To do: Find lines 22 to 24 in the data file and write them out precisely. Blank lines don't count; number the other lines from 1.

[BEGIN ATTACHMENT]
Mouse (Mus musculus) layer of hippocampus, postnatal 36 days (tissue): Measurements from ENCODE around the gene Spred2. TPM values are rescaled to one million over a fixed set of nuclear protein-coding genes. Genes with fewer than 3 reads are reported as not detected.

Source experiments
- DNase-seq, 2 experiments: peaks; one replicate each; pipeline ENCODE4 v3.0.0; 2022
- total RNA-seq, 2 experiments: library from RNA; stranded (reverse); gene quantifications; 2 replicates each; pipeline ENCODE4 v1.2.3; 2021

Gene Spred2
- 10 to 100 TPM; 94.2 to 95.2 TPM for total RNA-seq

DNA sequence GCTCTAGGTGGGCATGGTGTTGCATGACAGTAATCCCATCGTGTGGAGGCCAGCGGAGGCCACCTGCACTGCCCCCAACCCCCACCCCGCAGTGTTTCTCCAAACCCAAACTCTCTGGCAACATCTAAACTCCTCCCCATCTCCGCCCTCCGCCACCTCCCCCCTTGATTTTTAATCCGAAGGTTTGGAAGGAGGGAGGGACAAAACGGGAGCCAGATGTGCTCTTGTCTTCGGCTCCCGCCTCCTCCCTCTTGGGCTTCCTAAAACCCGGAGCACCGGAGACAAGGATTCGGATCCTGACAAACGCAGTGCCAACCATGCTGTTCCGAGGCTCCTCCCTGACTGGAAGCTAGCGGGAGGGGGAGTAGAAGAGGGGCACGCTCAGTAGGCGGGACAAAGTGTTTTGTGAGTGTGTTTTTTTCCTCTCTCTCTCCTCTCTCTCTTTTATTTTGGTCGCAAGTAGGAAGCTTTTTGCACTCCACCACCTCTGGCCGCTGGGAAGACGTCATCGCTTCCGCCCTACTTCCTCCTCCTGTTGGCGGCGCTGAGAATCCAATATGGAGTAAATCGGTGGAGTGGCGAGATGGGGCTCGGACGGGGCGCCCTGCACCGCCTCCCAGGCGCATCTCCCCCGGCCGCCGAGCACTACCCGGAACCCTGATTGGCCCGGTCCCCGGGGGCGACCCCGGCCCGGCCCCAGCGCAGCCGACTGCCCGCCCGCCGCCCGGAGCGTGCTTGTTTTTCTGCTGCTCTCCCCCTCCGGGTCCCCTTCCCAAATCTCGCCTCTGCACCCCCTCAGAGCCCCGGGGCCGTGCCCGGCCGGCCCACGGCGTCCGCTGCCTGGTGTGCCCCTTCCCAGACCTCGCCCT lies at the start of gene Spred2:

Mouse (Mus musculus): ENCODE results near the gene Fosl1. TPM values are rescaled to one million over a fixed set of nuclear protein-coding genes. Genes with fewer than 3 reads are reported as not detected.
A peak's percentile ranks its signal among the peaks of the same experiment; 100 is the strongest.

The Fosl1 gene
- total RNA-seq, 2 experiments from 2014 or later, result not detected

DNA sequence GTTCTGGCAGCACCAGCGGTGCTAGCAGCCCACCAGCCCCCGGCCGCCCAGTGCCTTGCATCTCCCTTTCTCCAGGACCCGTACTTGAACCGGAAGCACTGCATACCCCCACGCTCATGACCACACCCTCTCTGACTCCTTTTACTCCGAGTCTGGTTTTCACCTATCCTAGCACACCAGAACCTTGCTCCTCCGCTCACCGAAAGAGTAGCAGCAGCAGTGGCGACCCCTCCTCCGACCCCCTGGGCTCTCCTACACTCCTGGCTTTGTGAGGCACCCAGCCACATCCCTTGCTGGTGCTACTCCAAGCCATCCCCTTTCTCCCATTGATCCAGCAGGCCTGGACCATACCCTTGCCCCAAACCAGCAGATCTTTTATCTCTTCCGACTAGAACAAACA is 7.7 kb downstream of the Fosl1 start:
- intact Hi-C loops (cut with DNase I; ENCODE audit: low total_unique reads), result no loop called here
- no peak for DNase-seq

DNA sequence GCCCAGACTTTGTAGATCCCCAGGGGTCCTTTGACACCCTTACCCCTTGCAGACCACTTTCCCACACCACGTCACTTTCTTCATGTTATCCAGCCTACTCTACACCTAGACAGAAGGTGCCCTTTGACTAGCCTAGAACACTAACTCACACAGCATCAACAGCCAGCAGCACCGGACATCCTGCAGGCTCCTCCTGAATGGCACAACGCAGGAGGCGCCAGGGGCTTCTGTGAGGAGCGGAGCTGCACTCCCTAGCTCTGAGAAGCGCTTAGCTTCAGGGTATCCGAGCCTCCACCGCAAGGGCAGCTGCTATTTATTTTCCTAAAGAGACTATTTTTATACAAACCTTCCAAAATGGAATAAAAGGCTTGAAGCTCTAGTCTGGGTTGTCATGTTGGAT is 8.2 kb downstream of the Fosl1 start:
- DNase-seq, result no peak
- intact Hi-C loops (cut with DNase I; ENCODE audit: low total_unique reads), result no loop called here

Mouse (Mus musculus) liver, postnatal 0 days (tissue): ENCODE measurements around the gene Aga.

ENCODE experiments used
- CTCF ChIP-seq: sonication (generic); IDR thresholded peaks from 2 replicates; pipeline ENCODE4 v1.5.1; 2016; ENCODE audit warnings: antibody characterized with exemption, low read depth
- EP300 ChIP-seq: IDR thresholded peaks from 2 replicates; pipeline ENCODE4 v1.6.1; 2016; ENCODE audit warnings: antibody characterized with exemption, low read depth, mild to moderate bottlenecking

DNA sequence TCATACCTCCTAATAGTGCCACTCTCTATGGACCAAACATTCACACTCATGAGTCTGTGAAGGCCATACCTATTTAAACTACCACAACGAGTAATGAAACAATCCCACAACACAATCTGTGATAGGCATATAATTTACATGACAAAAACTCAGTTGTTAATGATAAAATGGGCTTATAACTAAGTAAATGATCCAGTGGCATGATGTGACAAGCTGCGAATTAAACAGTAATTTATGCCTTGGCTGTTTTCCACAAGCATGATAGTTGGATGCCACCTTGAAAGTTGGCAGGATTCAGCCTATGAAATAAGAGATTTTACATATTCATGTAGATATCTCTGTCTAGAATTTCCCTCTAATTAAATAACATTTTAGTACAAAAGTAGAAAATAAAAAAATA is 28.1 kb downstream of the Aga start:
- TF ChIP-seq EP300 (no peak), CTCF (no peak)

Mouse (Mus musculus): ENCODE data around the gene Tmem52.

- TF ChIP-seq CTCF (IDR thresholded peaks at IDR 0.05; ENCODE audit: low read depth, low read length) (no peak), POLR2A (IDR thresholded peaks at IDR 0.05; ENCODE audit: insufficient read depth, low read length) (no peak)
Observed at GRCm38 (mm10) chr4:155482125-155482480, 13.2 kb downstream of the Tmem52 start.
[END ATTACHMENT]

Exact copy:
DNA sequence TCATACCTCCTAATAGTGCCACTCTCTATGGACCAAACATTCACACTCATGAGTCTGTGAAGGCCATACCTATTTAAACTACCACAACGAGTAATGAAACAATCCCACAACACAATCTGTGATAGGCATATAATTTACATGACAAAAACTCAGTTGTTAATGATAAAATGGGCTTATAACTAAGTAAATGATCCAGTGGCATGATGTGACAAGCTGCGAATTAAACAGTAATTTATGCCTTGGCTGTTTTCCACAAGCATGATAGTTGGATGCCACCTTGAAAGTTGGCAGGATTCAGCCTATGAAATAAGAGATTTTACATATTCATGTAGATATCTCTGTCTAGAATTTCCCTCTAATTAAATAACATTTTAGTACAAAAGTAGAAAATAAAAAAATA is 28.1 kb downstream of the Aga start:
- TF ChIP-seq EP300 (no peak), CTCF (no peak)

Mouse (Mus musculus): ENCODE data around the gene Tmem52.